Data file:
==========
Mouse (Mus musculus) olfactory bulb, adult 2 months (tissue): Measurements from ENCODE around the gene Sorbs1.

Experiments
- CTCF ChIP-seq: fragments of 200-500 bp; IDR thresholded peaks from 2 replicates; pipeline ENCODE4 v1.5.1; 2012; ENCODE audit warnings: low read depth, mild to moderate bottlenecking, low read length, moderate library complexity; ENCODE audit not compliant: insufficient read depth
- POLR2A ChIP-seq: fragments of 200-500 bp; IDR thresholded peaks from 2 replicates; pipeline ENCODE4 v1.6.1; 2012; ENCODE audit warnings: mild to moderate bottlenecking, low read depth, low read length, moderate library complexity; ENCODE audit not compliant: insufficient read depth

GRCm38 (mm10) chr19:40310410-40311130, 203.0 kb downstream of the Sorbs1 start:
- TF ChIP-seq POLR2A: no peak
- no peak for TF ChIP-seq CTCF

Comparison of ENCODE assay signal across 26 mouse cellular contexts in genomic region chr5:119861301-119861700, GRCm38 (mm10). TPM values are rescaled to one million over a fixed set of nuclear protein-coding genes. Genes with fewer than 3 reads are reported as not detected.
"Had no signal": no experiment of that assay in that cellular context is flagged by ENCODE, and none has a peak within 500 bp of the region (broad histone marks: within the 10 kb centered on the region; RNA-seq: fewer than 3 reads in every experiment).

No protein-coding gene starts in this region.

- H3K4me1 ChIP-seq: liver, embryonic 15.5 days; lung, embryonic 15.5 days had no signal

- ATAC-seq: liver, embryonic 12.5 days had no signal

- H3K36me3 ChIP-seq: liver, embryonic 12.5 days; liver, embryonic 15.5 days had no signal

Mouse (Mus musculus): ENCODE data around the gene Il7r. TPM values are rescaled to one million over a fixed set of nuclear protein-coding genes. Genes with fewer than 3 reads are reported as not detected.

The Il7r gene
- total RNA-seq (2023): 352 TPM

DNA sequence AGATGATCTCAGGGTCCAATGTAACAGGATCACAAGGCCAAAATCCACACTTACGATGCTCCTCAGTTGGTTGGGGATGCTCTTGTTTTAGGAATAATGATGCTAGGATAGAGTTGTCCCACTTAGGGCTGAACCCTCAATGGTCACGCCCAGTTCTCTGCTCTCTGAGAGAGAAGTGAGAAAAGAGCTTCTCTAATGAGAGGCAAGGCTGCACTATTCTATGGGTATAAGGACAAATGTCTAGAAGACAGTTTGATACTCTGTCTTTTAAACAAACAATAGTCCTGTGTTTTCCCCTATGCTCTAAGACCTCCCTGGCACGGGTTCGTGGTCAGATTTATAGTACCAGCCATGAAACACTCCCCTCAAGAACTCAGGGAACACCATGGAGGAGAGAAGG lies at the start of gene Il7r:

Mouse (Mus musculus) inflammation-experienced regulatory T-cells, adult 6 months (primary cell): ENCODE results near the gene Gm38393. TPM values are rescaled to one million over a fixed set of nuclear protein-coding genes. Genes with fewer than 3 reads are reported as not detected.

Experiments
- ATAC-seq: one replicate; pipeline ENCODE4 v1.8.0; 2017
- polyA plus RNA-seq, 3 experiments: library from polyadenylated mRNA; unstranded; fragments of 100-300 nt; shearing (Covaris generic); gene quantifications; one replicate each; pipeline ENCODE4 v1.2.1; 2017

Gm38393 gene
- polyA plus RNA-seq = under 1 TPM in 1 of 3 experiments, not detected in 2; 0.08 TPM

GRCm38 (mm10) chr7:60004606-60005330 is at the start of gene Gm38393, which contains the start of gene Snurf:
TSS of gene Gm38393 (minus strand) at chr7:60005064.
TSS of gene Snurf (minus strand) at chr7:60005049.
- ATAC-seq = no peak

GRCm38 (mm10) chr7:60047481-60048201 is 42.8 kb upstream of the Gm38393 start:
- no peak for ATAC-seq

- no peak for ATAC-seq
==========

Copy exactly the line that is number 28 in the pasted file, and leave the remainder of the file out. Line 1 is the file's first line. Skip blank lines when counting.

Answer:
GRCm38 (mm10) chr7:60047481-60048201 is 42.8 kb upstream of the Gm38393 start: